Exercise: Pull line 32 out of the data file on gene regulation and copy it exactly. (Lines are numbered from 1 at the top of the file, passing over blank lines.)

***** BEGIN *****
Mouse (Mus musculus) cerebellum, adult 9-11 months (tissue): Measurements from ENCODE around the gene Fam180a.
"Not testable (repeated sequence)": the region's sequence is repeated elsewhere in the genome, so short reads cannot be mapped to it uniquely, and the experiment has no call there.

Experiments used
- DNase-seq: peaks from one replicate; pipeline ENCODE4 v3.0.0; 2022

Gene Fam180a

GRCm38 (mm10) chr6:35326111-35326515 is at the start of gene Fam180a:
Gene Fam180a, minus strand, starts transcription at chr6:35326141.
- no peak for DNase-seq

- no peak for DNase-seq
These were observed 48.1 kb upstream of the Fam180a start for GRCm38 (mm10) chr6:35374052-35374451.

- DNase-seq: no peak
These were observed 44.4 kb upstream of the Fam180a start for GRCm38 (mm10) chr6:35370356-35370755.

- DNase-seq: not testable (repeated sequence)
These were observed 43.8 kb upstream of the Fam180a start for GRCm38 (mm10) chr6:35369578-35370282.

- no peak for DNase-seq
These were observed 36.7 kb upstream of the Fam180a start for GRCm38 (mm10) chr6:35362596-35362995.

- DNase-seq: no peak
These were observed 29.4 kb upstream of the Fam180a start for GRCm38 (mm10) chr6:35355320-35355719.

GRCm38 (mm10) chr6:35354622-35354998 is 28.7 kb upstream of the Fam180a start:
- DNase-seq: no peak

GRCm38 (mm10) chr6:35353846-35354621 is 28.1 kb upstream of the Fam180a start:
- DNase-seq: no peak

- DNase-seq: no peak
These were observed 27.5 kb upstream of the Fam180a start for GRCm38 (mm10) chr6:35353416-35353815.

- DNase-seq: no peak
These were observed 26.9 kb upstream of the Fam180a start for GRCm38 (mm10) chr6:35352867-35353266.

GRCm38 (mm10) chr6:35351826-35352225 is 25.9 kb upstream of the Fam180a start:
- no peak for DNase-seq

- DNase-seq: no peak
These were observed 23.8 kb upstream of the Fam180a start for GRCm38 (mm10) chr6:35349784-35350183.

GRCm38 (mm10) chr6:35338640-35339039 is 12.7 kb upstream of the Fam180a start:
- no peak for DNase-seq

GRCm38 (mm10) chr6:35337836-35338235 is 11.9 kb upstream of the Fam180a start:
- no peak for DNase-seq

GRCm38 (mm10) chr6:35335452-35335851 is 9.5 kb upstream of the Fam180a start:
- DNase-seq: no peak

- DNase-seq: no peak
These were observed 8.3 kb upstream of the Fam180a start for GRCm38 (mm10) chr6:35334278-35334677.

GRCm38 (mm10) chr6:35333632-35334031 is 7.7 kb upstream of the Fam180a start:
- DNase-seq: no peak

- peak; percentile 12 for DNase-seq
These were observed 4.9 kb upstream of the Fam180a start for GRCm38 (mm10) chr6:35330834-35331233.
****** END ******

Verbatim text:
- no peak for DNase-seq